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Originally published Friday, November 25, 2011 at 3:11 PM

Raise a glass to Washington's wine industry

A featured annual event to promote Washington's wine industry will expand to draw more attention to a vibrant state product and robust piece of the economy.

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Washington is working hard to maintain the aerospace industry's vigorous presence in the state, but another event in the news is a reminder of the rich dynamic that sustains the economy.

The Washington State Wine Commission and Seattle's Convention and Visitors Bureau will collaborate to produce and expand the nation's largest single-region wine and food event held annually in Seattle.

Taste Washington will grow from one day to two days, and be held March 31 and April 1, 2012 at CenturyLink Field Event Center. Celebrity chefs and wine-industry celebrities will be featured in seminars on Saturday, and the Taste Washington Grand Tasting will dazzle and educate palates for two days.

The goal is to continue to grow into a national destination event, said wine commission spokesman Ryan Pennington. Taste Washington already attracts more than 3,000 wine and food enthusiasts to sample the delights of more than 200 Washington state wineries and more than 60 Pacific Northwest restaurants.

The two organizations decided to have each do what they do best. The wine commission, a state agency created in 1987, will coordinate its constituents, and the visitors bureau will concentrate on the tourism and hospitality elements.

A four-year-old study, in the process of being updated, put the state wine industry's annual economic impact in the United States at $4.7 billion. The commission represents every winery and wine-grape grower in Washington, and their work is self supported. No taxpayer money is used.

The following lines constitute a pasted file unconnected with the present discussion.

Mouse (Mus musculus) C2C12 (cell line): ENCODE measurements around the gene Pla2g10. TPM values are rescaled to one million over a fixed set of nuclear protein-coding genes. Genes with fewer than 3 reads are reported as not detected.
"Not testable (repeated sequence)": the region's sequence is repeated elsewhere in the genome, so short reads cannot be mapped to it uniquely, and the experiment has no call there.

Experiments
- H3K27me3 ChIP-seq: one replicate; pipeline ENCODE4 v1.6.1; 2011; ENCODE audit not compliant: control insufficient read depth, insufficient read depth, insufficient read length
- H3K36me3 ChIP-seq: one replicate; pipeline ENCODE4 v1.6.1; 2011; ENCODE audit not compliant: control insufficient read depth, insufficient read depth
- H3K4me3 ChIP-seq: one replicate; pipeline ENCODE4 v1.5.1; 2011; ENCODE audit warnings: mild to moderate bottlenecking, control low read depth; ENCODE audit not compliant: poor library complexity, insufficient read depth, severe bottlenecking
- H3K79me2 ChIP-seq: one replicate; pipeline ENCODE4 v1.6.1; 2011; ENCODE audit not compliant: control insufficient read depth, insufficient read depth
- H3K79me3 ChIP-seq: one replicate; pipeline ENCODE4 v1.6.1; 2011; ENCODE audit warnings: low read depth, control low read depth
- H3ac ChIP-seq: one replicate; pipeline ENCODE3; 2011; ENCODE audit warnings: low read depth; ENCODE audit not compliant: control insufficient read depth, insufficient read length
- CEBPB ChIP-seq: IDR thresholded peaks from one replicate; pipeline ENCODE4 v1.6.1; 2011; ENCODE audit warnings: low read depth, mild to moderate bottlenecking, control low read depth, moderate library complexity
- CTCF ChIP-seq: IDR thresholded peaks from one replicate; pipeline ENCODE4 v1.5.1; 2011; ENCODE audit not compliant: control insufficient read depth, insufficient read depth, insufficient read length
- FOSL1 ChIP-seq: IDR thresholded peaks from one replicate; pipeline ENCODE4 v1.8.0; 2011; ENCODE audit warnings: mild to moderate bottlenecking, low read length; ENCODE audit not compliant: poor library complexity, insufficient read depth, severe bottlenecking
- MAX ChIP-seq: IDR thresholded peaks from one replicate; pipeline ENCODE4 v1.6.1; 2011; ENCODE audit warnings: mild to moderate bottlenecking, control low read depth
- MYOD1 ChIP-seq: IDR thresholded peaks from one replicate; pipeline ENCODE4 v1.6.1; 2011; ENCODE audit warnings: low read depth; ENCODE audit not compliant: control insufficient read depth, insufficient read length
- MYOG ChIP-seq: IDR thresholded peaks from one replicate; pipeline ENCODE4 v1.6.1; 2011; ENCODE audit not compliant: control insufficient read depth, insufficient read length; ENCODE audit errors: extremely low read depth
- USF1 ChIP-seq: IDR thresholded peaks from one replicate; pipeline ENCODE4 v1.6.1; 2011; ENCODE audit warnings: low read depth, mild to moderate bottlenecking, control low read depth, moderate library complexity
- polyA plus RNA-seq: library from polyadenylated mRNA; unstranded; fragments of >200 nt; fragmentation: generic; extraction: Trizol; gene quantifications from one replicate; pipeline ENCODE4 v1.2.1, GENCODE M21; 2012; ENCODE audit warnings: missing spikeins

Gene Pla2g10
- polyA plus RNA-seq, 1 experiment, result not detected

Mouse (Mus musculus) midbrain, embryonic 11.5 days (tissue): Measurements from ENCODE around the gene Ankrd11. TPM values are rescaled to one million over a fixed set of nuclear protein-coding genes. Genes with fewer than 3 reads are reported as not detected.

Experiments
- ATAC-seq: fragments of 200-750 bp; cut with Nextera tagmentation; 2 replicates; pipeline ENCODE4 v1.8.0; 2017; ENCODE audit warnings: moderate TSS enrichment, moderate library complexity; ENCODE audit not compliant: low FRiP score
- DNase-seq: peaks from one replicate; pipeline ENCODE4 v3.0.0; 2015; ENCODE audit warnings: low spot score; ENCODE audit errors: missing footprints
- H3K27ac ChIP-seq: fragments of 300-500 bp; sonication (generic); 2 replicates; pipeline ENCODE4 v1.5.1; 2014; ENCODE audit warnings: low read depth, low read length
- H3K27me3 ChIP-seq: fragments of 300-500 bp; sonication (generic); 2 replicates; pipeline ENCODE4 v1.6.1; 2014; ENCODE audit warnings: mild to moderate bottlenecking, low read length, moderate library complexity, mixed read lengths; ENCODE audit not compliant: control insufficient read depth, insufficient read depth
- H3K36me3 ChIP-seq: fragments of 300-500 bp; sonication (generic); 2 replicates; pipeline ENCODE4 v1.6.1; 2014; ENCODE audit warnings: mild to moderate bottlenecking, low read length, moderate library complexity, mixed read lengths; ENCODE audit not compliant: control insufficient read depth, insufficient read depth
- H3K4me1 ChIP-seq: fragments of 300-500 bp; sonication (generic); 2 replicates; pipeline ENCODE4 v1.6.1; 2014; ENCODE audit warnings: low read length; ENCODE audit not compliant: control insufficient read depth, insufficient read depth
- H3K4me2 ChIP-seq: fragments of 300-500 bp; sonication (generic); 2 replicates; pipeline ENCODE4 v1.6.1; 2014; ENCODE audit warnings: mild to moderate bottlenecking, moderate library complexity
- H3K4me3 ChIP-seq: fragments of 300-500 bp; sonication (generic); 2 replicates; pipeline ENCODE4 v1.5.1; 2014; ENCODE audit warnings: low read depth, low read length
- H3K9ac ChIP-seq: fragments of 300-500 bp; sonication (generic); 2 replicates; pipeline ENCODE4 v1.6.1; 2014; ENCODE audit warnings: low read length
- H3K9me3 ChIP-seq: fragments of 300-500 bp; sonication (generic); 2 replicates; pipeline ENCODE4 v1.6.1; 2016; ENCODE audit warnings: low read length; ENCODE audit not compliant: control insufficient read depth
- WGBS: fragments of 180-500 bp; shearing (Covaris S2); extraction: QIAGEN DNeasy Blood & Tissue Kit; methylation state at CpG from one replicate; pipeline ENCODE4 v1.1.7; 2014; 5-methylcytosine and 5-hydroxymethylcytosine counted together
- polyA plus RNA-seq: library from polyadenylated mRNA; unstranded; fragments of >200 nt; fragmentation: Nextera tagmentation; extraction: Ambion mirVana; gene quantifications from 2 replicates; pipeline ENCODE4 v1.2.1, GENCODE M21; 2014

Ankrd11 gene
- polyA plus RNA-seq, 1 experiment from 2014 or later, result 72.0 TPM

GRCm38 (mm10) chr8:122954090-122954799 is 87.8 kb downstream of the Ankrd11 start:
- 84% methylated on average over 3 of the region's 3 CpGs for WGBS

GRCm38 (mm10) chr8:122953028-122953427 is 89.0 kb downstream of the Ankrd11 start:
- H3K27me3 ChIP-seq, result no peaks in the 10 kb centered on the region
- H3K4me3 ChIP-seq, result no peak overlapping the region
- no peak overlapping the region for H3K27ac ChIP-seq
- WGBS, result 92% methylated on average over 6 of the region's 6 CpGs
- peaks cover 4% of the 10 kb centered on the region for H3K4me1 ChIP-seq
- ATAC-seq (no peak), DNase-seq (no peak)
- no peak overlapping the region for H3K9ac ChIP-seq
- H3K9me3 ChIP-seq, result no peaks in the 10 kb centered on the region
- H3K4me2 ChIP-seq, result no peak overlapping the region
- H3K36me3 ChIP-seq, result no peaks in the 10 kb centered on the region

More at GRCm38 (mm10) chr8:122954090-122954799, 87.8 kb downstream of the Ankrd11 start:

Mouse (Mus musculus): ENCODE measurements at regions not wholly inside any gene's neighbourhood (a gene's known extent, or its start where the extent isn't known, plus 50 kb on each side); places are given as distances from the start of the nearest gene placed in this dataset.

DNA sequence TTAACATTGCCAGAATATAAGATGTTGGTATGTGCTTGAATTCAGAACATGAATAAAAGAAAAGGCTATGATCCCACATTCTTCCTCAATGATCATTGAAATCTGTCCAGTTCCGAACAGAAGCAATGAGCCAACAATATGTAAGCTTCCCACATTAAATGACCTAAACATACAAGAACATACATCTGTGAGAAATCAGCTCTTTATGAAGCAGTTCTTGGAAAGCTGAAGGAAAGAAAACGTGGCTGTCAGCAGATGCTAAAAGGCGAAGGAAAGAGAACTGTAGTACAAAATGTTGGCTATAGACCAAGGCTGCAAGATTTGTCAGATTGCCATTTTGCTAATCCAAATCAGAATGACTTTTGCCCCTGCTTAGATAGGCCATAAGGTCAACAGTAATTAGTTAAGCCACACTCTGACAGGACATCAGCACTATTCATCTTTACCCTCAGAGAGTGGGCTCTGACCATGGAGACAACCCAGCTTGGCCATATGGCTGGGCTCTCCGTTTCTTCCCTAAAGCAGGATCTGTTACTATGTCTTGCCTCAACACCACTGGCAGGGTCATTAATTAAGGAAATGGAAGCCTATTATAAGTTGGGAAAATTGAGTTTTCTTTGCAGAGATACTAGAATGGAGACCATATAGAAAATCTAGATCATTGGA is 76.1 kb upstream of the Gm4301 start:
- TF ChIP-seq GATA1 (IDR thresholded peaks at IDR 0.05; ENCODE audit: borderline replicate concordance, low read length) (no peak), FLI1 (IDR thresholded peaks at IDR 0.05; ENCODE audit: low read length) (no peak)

The nearly 750 wineries in Washington and 350 grape growers nurture an economic food chain that creates and touches 19,000 jobs from the vineyard to the retail outlet.

Wine exports are a relatively small portion of overall economic impact, Pennington said. But the opportunities exist for expansion.

South Korea last week ratified a free-trade deal with the U.S. that lifts a 15 percent tariff on wine. Washington Sen. Maria Cantwell notes that during fiscal year 2010, 24 percent of the wine exported from the state went to South Korea.

There was not a dry eye in the South Korean parliament as the trade agreement was approved. The already intense emotions over the topic were leavened by tear gas released by protesting lawmakers. The potential market opportunities created for Washington farm products, including wine, is $52.8 million a year.

Raise a glass to Taste Washington and the new partnership that will power it. All those cheeky little varietals help give the state's economy a healthy glow.

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